Once you've decided to implement PLM, make sure your employees understand and support the goals of the initiative.
The most critical first step in designing a PLM strategy is to talk to your peopleand not just the IT people. Because PLM can be leveraged across many departments, such as purchasing, sales and R&D, getting buy-in from every line of business is key. Segal spoke to nearly every department at Loewen to see how a PLM strategy could be used most effectively. "We met with different groups who could take advantage of PLM and had them give us their three or four pages of what they might get from the system." That, he says, helped the company understand and support the initiative.
But perhaps the biggest challenge is getting employees to "act locally and think globally." "Changing the mind-set of our designers is certainly a challenge," says Segal. "From day one, they have to build their files while thinking of all the other departments and processes that might benefit from it. Before, they were doing a specific function and designing databases for their own internal needs. Now they have to think cross-organization."
That, say analysts, underscores the importance of assigning a high-level business leader to spearhead the process. O'Marah points to a recent AMR study that found that only 8 percent of companies that are doing PLM make sure a top C-level executive owns the project, while fully 42 percent say the highest-level owner is a senior director or manager. "You have this incredibly important cross-functional process, and you're driving it down to a senior director? Well, no wonder you're having a hard time achieving buy-in. No wonder cultural barriers are a problem," says O'Marah.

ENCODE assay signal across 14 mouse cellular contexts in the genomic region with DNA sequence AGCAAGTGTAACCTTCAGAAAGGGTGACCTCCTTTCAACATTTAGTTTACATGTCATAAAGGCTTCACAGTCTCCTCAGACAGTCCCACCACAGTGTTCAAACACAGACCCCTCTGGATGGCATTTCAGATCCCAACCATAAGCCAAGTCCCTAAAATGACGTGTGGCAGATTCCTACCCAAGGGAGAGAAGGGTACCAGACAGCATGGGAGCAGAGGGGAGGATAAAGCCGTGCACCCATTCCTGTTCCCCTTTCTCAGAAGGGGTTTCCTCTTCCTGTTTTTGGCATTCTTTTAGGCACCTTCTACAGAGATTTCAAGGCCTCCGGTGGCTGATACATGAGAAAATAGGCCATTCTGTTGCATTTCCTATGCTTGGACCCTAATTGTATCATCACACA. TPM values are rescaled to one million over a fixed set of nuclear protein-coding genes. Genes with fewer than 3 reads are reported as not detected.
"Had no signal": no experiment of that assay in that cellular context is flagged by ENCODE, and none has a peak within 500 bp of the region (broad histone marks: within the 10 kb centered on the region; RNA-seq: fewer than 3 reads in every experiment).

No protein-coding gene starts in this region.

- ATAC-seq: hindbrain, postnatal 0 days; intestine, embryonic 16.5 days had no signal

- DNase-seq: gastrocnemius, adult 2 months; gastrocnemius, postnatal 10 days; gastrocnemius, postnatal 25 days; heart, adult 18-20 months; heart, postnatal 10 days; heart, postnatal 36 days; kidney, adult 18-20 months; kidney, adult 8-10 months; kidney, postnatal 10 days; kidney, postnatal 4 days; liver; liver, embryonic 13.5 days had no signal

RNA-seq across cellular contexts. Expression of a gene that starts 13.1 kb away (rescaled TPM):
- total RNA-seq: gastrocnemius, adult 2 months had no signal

At Loewen, the head of research and development originally led the PLM implementation, but "as soon as we looked at the broad implications across all the departmental groups, we immediately transferred the overall project responsibility to me," says Segal.
Many analysts stress that a PLM project should be spearheaded not only by the CIO but by a top-level business executive as well. "Ultimately, owning the architecture is the CIO's job," says O'Marah. "The CIO should be setting standards, ensuring adherence to standards, managing relationships with vendors and helping to resolve the integration among other systems. But as far as work flow and analytics and which ones you do first, that's not really the CIO's role. The CIO needs to work with a business owner." O'Marah thinks many companies will eventually create an executive position to manage PLM, as they have with supply-chain management.
Meanwhile, the sheer scope of getting everyone onto one system can be daunting. Dan Blair, director of worldwide technical standards and systems at Procter & Gamble Co. who helped create P&G's Corporate Standards System, which manages all the data relating to each of P&G's 300 brands, knows getting employee support can be a challenge (see "Viewpoint," page 84). When he installed the system in 1999, he says, "We had about three dozen standards offices around the world, and each had its own procedure. We had about eight electronic systems people were using; the rest were hard-copy systems." Blair says it took nearly three years to roll out the system to each business unit. "Your biggest issues are the groups that believe they already have a good system for their own needs, especially if they have an electronic one currently."
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